Wednesday, September 07, 2016

An Advocate for Milton


Tomorrow is Primary Election Day.

For the first time in 18 years Milton will have a new representative in the Massachusetts House. The opportunity created a large field of candidates – five from Milton and two from Randolph.

Despite the large number of candidates, I think one candidate stands apart from the others – based on his experience, accomplishments and the key issues he’s chosen to focus on. And that candidate is Mike Zullas.

Experience

·         Mike is the only Milton candidate who has spent most of the past decade working for Town Government

·         He is the only Milton candidate to be elected and serve in a town-wide position

·         He is the only Milton candidate to serve a three year term on the Warrant Committee

So Mike understands what the key issues are for Milton, both from listening to voters going door to door in two campaigns now, and in serving in both elected and appointed office; he knows how our children are being educated and what the State could do to help communities in this very important task; and he understands municipal finance, specifically Milton finance.

Accomplishments

·         On the School Committee he worked with other members to provide funds for “Advancement Budgets” to target the closing of achievement gaps, improve Early Childhood Literacy and raise student outcomes in STEM. The investments have shown progress.

·         As Chairman of the School Committee he lead negotiations with the Milton Teachers Union. The result was a win/win, with the Town agreeing to not change the Health Plans and the Teachers agreeing to pay a larger share of their premiums. This compromise was taken to the Selectmen who proposed it to the Town’s non-School unions and it was accepted. The savings to Milton will be over $250,000 in annual health insurance costs beginning in year three.

·         As Chairmen of the Town/Schools Consolidation Committee Mike lead the committee to three important recommendations (1) The Town should institute a paperless payroll system, and convert to a bi-weekly pay period. This creates modest savings in dollars, and significantly increases the efficiency of all the employees involved in this process.  The Town has implemented this.  (2) The committee recommended that the Town purchase new financial software to permit electronic Purchasing Orders and superior functionality in areas of Budgeting and financial forecasting. The Town agreed and the first half has been purchased. (3) The committee recommended the creation of a Chief Procurement Officer to ensure the town was getting the best pricing on millions of dollars of purchases, and to ensure compliance with State purchasing laws.

·         As both a member of the Warrant Committee and the School Committee, Mike played an important role in preserving crucial services throughout the town for the last seven years without the need for an override.

Key Issues

·         Mike was raised in Brockton and attended their public schools. He went to a fine Liberal Arts college and then to Law School. He believes that Education remains the great leveler when it comes to providing all children equal opportunity. He will focus on educational issues like Early Childhood Literacy and funding for Chapter 70, as well as more equity in the Chapter 70 formula which today penalizes communities like Randolph

·         Mike’s father was a Police Officer, and later a Detective for the Massachusetts State Police.  He understands that without adequate Public Safety, it is very difficult for a community to accomplish all its other goals.

I suppose there are many reasons people can use to select a candidate. But if you think experience, competence, proven ability and a focus on the right issues are important, than Mike Zullas is the best advocate for Milton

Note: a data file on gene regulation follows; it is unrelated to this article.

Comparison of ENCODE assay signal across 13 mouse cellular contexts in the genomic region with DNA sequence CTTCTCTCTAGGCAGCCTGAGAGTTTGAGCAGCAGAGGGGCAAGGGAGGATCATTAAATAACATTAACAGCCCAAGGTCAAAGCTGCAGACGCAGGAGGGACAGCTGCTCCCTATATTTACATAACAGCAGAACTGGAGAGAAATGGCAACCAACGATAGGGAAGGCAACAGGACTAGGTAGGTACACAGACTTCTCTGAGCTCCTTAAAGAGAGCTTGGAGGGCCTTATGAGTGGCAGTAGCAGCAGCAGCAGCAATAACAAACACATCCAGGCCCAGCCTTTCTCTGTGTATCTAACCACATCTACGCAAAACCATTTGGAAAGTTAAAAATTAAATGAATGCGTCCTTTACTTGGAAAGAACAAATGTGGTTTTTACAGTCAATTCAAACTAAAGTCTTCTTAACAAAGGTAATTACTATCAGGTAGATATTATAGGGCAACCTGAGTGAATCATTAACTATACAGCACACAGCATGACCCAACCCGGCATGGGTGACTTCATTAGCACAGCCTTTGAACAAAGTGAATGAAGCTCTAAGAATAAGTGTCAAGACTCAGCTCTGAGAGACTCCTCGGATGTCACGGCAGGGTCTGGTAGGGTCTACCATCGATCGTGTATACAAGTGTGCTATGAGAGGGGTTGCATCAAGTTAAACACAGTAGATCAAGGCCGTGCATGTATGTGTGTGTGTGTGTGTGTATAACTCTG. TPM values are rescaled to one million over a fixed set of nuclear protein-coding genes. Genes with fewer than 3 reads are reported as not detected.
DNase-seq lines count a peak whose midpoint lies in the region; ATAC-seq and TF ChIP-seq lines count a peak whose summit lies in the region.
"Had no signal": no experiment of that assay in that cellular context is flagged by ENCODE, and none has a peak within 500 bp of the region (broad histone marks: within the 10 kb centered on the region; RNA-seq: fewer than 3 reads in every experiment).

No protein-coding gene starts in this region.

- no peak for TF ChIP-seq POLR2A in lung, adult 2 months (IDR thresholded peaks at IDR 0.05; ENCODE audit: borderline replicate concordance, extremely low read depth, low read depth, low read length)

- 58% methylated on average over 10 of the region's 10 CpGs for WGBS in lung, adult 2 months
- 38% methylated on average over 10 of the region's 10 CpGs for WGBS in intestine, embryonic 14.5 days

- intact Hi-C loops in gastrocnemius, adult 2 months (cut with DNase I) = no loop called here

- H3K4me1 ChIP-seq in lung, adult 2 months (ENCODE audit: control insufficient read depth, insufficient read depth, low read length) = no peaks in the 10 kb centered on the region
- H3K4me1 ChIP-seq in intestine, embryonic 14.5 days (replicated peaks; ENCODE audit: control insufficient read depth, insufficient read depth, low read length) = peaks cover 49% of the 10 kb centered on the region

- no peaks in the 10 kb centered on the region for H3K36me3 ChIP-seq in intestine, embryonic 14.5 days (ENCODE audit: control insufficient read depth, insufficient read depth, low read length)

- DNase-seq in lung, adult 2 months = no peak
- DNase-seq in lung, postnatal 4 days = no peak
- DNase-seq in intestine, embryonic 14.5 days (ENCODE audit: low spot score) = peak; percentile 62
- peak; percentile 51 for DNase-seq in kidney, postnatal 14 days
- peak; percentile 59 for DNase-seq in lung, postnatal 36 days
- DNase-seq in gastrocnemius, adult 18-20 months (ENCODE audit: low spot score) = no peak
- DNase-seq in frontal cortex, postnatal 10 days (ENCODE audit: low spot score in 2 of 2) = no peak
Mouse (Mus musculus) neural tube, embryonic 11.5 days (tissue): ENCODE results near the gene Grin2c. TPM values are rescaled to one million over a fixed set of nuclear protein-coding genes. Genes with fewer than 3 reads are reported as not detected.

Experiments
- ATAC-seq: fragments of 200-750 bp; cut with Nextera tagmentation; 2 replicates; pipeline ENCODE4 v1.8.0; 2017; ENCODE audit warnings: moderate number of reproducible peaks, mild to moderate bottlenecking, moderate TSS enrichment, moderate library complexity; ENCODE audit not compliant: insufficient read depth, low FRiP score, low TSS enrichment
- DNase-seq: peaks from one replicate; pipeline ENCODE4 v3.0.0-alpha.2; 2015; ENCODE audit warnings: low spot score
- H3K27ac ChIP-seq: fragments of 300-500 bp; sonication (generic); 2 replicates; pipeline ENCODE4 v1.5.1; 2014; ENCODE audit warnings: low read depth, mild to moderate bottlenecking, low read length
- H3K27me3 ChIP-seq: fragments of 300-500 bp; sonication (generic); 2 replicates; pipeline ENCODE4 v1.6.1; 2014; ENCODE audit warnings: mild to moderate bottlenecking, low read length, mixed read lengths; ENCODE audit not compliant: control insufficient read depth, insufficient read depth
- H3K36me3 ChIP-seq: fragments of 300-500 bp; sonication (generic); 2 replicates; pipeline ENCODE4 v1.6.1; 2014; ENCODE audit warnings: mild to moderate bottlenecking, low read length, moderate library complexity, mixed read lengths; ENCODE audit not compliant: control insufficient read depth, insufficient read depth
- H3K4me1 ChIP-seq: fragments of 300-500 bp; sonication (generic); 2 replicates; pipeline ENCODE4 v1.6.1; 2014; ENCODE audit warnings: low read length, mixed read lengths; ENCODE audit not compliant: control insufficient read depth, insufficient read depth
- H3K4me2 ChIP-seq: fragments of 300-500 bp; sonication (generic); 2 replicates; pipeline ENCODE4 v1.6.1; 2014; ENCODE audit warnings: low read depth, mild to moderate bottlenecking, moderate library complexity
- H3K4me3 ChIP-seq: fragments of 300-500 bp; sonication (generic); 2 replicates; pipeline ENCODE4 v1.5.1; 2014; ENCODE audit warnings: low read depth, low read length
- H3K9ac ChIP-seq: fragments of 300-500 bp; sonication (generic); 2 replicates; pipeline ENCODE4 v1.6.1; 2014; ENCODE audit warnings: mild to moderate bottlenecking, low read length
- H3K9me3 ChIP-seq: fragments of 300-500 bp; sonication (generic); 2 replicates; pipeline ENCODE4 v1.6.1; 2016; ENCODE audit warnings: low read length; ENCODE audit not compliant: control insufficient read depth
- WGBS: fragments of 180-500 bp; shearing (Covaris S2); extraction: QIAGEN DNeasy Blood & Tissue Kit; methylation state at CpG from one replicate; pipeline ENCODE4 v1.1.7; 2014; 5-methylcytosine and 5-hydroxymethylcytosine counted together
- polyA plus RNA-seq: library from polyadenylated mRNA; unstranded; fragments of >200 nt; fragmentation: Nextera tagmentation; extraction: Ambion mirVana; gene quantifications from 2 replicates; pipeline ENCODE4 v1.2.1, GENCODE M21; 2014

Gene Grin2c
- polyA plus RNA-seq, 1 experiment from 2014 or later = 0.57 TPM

Sunday, May 03, 2015

Warrant Article 15 - Strong Town Administrator


This article asks the Town Meeting to codify and strengthen the role of the Town Administrator as the town’s chief operating officer. It represents the recommendation of the Town Government Study Committee, of which I am a member.

The position of Town Administrator is mentioned in our bylaws, but the roles, responsibilities and authority are not defined in any way.  This differs from the practice in most communities and means that each successive Board of Selectmen could in effect define the position.  This is not good practice and could lead to instability both for the way town operations are run and in filling the position with highly qualified and skilled professionals.

The article also seeks to increase the authority of the Town Administrator in keeping with a widespread trend in municipal government in Massachusetts.

The dominant form of government in Massachusetts remains the Town Meeting form.  It is hundreds of years old and is a defining characteristic of the New England region.  Its resiliency stems from thoughtful accommodations to modernity - the changes modern life exerts on self-governance. In the early decades of the 20th century, the Open Town Meeting gave way to the Representative Town Meeting in those communities whose populations made the Open Town Meeting either too unwieldy or not sufficiently representative of a large community. Beginning in the 1950’s and continuing for 3 decades the trend toward the professionalization of town governance occurred, as Executive Secretaries, and Town Administrators and Town Managers assumed the administrative and operational roles that volunteer Boards of Selectmen composed of citizens with full time jobs could no longer hope to execute.

The most recent trend finds towns making changes to centralize authority for town management. The first period of professional town management saw “weak” Town Administrators with limited authority taking over some of the functions previously performed by Selectmen. The trend now is to put nearly all operational authority under the Town Administrator, freeing the Board of Selectmen to spend the limited amount of time they can devote to questions of policy and long range planning for the town.

The Massachusetts Department of Revenue strongly supports this trend. In its 2013 report on the town it said: